‘We need resuscitation’: Erik Matti laments state of local film industry

February 8, 2019 - 2:08 PM
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Director Erik Matti.(Photo by Jill Tan Radovan/InterAksyon)

Director Erik Matti lamented the “dire situation” of the Philippine film industry as he cited the continuous decline of people watching local films compared to those being produced by international studios.

In a Facebook post, the director said that the “government should intervene” as the film industry is currently on “life support” status.

Matti claimed that even though the local film industry has been creating an abundance of films for the past three years, it continues to decline in terms of viewership, including the films produced by major production companies. He shared:

“Hundreds of movies are being made now but no one is really doing good business, including the big studios. What happened to our local audience?”

“The past three weeks, several local movies were screened, including one of ours, and it didn’t make good business despite all the marketing fanfare.”

“This week, Regal and Viva premiered films and again it wasn’t received well at the box office despite all the marketing and promising stories. Even MMFF, no matter how much they claim with pride that it was a hit, it wasn’t.”

The director is also a co-founder of film production company Reality Entertainment, which recently released “Tol,” a comedy that features three men who vie for the attention of their crush.

Meanwhile, Regal Entertainment, Inc. released “Elise” which is a romantic comedy that tells the story of childhood sweethearts who meet again after being apart for years.

Viva Films similarly released a couple-oriented film titled “Hanggang Kailan” that tells the story of a couple who plan how on they would break up.

Matti additionally claimed that the Metro Manila Film Festival is no longer earning as much. But he did not mention that the MMFF 2018, however, exceeded 2017’s box office gross and its P1-billion target sales.

The director then named factors he thinks contributed to the general decline of local film viewers. He shared:

“Is it the online platforms killing us? Is it support of cinemas? Is it Hollywood? Is it bad marketing? Is it esoteric, irrelevant, tired or uninteresting stories? Is it traffic? Is it downloads? Is it poverty? Has our audience outgrown our films?”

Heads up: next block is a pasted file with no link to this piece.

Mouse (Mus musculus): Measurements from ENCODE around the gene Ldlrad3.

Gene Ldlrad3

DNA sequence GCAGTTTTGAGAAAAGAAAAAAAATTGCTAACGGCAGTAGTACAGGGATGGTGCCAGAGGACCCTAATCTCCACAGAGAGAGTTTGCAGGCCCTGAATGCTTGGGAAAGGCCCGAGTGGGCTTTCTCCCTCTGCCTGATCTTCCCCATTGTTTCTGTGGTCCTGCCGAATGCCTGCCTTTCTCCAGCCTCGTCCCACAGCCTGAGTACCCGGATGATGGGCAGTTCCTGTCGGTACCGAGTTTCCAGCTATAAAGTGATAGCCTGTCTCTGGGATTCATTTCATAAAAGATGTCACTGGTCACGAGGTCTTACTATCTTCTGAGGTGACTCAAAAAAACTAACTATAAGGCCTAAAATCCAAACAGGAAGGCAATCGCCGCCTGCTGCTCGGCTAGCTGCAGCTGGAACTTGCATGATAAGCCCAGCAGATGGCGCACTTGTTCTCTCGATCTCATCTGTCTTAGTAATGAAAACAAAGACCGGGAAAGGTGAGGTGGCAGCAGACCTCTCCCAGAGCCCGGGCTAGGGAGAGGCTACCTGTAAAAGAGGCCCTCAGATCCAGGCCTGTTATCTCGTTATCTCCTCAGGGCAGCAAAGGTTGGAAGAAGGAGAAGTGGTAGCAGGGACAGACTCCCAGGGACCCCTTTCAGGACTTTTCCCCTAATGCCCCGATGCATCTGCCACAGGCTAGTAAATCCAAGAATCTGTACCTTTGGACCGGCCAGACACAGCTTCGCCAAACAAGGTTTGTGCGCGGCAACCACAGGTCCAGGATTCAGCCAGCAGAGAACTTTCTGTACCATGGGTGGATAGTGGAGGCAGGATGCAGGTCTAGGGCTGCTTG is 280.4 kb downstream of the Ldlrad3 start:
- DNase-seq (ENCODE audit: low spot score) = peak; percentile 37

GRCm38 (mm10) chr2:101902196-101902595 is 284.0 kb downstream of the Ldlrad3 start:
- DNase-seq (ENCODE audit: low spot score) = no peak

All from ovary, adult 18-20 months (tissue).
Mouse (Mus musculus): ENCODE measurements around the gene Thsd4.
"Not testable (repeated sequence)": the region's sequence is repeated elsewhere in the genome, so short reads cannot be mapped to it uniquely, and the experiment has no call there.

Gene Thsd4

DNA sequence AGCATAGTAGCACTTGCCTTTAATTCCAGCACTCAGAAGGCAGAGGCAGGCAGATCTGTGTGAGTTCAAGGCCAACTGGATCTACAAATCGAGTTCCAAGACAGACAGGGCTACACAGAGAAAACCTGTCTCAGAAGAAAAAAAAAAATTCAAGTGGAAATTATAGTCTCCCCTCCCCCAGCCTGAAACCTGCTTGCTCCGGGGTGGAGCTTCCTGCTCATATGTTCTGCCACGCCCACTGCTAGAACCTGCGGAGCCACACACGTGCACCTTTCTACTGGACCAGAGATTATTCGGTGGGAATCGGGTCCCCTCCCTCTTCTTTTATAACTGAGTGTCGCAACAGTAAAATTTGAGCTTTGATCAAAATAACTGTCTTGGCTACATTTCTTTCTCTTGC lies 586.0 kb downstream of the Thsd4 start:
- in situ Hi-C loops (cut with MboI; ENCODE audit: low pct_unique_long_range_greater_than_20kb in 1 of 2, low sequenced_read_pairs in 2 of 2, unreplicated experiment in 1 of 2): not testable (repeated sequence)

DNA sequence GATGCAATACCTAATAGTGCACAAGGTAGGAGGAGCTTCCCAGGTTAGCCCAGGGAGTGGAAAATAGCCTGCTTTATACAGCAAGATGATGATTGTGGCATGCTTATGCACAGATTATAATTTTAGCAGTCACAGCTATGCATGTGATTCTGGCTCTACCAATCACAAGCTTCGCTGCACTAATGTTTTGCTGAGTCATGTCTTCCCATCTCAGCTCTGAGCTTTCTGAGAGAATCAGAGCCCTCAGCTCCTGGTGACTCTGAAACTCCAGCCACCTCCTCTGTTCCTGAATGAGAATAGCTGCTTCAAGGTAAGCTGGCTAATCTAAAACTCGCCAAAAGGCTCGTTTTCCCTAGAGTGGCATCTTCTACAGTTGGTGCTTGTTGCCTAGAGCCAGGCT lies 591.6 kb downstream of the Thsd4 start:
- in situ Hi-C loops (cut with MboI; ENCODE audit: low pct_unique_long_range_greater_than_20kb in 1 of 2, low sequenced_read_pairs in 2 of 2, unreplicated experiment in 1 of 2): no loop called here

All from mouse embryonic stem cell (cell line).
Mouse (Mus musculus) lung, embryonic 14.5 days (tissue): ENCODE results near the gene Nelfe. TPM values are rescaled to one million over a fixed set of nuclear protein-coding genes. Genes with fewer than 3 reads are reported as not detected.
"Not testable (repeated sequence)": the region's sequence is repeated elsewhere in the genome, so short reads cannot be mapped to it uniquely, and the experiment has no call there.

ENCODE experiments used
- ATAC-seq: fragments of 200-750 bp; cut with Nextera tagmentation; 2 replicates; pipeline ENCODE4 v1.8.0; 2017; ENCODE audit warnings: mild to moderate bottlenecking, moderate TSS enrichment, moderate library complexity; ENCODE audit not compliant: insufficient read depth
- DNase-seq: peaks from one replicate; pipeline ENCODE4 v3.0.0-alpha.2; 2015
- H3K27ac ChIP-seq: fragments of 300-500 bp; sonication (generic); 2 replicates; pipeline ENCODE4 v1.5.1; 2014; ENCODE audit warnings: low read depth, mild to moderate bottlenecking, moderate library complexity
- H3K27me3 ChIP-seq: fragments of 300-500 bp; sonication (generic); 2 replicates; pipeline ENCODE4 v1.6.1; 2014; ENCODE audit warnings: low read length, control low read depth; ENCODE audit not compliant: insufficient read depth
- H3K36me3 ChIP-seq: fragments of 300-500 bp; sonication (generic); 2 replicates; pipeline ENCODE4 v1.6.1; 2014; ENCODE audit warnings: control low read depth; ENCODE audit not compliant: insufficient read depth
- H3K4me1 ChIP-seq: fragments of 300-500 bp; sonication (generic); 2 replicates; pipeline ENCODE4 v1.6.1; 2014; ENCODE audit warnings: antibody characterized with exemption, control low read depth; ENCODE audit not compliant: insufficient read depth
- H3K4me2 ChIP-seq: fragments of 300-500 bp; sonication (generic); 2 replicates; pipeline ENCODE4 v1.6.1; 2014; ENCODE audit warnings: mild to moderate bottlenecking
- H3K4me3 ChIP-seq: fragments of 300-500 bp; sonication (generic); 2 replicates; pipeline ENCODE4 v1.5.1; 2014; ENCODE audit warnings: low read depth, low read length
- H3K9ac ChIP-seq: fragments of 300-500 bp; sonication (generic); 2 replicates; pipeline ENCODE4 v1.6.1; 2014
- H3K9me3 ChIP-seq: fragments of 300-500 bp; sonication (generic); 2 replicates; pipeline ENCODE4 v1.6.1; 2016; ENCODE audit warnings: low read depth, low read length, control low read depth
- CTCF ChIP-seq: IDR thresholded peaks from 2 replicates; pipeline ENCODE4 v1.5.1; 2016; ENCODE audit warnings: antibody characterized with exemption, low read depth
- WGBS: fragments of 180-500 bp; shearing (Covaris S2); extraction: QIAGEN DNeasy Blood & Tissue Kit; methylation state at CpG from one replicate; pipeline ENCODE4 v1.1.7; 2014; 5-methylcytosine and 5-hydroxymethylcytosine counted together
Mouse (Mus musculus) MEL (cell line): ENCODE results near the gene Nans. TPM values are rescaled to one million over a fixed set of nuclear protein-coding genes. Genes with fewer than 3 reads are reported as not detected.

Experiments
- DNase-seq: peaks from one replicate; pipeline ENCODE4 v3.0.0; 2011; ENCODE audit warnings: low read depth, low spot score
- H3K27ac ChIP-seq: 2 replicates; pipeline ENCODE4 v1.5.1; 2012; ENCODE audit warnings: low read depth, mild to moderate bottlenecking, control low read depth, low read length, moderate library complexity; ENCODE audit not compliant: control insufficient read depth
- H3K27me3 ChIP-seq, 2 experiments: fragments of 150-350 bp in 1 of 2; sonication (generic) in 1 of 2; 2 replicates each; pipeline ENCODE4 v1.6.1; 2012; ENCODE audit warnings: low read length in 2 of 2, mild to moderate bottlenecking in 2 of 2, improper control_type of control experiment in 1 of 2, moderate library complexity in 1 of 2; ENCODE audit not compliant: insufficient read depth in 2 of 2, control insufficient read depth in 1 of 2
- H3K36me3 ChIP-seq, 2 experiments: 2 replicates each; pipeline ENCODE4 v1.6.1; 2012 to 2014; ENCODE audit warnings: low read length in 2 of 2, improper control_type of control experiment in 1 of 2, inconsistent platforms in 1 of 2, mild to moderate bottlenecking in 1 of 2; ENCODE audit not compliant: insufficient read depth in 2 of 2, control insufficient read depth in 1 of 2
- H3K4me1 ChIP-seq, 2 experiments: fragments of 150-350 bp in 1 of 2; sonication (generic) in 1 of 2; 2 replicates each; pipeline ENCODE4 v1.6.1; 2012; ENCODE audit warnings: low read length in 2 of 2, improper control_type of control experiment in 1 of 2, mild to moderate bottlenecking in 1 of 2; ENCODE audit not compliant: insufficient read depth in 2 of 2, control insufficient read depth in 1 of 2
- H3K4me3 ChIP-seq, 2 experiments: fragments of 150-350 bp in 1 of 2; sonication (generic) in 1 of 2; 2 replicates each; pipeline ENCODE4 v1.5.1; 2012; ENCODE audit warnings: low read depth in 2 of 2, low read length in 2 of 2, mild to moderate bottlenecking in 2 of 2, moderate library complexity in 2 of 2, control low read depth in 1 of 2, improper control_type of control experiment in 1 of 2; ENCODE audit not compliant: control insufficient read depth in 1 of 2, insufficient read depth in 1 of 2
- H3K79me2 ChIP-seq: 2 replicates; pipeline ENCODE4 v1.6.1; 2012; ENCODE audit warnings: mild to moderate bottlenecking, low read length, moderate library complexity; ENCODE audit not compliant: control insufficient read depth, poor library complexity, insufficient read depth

However, Matti acknowledged that there are film festivals which give the local filmmakers an opportunity to feature their works, as well as their interactions with foreign film festivals where Filipinos films are presented.

Despite such platforms, he claimed these are not enough to enliven the local film industry as a whole.

What film viewers say

Several Filipinos in the comments section were quick to point out their reasons as to why they do not watch as many local films as before.

Jeff Morales claimed that the MMFF’s days of glory were from the late ’90s to the 2000’s.

Acclaimed films such as “José Rizal,” “Muro-Ami,” “Esperanza: The Movie,” “Tanging Yaman,” “Yamashita: The Tiger’s Treasure,” “Mano Po,” “Dekada ’70,” “Crying Ladies” and “Aishite Imasu 1941: Mahal Kita” were shown during the period.

Morales claimed that “too much commercialism and backdoor politics” led to the decline of the local film industry.

He observed that among the factors contributing to the industry’s struggles are the rise of video streaming services such as Netflix and iWant, the release of film reviews on the internet in advance, film plots that tend to be “predictable” and how trailers are not given that much airtime on television.

Other Facebook users commented that they would rather stream or download a film and watch it in the comforts of their homes without the hassle of traffic and extra expense on food and tickets.

Armando Fabia wrote, “What’s the point of spending hundreds of pesos per person on a movie ticket, snacks, fare when after a month, the same movie will (be) streamed on TV for P99, and the whole family or barkada can watch and rewatch it for a week!”

Hator Amed attributed it to traffic and the increase in costs due to higher tax implemented through the government’s policies.

“Traffic at taas ng bilihin… kesa matrapik papunta sa mall at pipila sa napakahabang parking slot na ubod ng mahal ang fee… isama mo pa ang basic food needs ng pamilya na priority ngayon ng Pinoy dahil sa sobrang mahal ng mga bilihin dahil sa tax na mas mataas pa ang singil kesa sa bayad mo sa OT sa trabaho,” he wrote.